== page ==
January 22: Flash Fiction Challenge – 16:00 Bench

Charli’s Carrot Ranch prompt this week:

January 23, 2019, prompt: In 99 words (no more, no less), write a story about a park bench. Use this gif to choose a timeframe and write the story behind that particular scene. Use the time as your title. Go where the prompt leads!

16:00

How much longer?

It’s been half an hour now.

 I know she likes to keep me waiting, but this is taking the mick.

I hadn’t counted on the bench being wet either.

Who would have expected rain in June?

Actually, what am I thinking?

It’s England. Rain can happen at any time.

At least the flowers still look good.

They should, at that price.

Does this mean I’ve been stood up?

I wonder how many others have sat on this bench, waiting.

What’s that? Oh, a message.

Seriously?

She’s not coming.

Had a better offer.

Prosecco with the girls…

Entrance #writephoto

Sue’s #WritePhoto Prompt

Come
Inside
This entrance
Beckons to you
An entrance filled with
The prospect of many
Adventures
Will you
Play?

Ritu 2020
#writephoto

Daily Prompt – JusJoJan the 23rd, 2020 – Drive

It’s Thursday, and we’re back to our regular daily prompts, this one for the 23rd day of Just Jot it January 2020. Janet gave us our prompt word for today. Thanks so much, Janet! Please be sure to visit her blog to read her post and say hello. And follow her while you’re there!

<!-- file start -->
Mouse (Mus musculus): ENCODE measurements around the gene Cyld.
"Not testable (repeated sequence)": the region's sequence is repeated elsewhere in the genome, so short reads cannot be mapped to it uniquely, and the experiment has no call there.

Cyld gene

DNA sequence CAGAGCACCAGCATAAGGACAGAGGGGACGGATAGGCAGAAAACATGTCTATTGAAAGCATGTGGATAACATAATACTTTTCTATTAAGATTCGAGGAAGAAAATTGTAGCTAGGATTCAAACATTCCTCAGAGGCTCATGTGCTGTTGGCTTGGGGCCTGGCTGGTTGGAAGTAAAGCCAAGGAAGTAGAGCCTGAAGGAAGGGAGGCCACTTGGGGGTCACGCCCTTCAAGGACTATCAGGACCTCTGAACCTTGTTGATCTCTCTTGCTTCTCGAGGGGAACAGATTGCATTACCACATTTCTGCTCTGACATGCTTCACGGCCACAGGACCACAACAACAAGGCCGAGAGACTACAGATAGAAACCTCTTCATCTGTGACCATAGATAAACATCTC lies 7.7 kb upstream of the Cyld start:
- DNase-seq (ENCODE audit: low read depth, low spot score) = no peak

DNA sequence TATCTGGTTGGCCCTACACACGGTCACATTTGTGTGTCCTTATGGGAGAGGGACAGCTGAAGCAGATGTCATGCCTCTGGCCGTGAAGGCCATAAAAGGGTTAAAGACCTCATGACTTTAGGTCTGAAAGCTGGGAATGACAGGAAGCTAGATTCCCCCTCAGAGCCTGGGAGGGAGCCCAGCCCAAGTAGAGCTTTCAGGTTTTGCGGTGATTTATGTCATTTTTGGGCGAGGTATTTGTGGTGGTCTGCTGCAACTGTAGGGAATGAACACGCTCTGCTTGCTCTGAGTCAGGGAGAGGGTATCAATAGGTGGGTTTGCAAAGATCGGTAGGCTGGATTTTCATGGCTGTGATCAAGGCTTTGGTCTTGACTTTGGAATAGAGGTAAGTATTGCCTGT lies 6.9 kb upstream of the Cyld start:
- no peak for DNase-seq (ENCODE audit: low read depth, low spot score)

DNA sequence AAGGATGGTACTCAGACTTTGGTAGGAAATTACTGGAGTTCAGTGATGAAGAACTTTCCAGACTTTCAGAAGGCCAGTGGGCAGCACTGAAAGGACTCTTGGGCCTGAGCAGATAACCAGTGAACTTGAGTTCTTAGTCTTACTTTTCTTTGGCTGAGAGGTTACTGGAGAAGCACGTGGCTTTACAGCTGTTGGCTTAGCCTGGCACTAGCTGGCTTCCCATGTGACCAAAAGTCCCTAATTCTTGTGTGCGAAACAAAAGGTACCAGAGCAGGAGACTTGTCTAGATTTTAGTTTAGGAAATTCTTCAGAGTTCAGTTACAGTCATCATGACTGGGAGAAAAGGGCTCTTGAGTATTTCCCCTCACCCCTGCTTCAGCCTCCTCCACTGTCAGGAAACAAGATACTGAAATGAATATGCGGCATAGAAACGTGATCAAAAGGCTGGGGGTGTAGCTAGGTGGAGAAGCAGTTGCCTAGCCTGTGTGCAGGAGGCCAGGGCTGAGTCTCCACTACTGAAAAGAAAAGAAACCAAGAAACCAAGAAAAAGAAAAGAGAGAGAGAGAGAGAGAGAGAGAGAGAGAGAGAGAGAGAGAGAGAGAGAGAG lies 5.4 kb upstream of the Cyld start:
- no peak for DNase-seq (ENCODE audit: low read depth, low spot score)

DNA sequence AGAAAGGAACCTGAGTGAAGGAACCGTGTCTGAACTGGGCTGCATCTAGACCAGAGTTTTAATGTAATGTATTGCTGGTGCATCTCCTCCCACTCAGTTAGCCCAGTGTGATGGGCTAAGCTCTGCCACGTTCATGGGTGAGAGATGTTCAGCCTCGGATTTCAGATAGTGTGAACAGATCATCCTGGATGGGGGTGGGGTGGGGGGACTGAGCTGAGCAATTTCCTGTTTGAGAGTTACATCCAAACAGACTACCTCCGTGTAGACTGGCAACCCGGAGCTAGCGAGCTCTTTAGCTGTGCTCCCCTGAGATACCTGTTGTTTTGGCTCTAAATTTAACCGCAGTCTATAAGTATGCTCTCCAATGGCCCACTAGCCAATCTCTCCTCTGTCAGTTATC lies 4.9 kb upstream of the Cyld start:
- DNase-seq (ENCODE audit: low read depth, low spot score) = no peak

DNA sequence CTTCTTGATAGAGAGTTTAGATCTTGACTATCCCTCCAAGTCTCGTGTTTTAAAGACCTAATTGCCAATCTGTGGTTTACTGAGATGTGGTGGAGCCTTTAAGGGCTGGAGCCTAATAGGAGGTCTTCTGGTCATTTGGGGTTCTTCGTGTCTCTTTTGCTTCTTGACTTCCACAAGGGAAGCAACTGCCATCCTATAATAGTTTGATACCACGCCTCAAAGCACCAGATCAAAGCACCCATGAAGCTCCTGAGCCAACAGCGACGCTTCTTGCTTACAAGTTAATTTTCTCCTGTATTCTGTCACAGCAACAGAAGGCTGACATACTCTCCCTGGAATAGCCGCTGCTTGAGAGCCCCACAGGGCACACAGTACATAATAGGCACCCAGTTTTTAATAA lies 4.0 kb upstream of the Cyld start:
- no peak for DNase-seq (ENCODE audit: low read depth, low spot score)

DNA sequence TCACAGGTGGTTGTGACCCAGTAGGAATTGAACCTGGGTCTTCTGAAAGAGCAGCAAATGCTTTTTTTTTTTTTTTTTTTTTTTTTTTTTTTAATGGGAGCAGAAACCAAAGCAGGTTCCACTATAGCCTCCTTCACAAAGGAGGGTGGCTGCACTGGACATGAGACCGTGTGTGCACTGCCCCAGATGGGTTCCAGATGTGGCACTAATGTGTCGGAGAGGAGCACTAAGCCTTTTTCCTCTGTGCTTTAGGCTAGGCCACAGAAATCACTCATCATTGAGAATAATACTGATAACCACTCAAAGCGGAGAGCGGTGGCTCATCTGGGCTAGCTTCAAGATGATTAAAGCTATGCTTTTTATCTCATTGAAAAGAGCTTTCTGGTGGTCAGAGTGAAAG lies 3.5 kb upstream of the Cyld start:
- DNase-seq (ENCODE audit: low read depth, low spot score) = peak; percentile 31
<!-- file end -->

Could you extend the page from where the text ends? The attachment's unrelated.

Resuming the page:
Your prompt for JusJoJan January 23rd, 2020, is “drive.” Use the word “drive” any way you’d like. Have fun!

The first thing that came to mind when I read this prompt this morning, was my journey to learning how to drive.

As a child, my mother would drive us to and from school, and to do the shopping, but any other drives, long or short, were always undertaken by Pops.

Mum was always nervous to go further than the few local places she was familiar.

I couldn’t wait for that time when I would turn seventeen, and could legally get behind a wheel! I’d zoom around everywhere.

Well, that’s what I thought…

Seventeen came, and I was gifted driving lessons by my parents. It was extemely nerve wracking but I managed to move that huge car around the roads. Heck, I was driving!

Then came the test.

And guess who failed, because of a Coke can?

Me, that’s who!

I was reversing around a corner, and I spotted a can on the road, via my rearview mirror. Desperately trying hard not to drive over it, I manouvered away, and found myself in the middle of the road, rather than neatly by the side.

Yup, fail.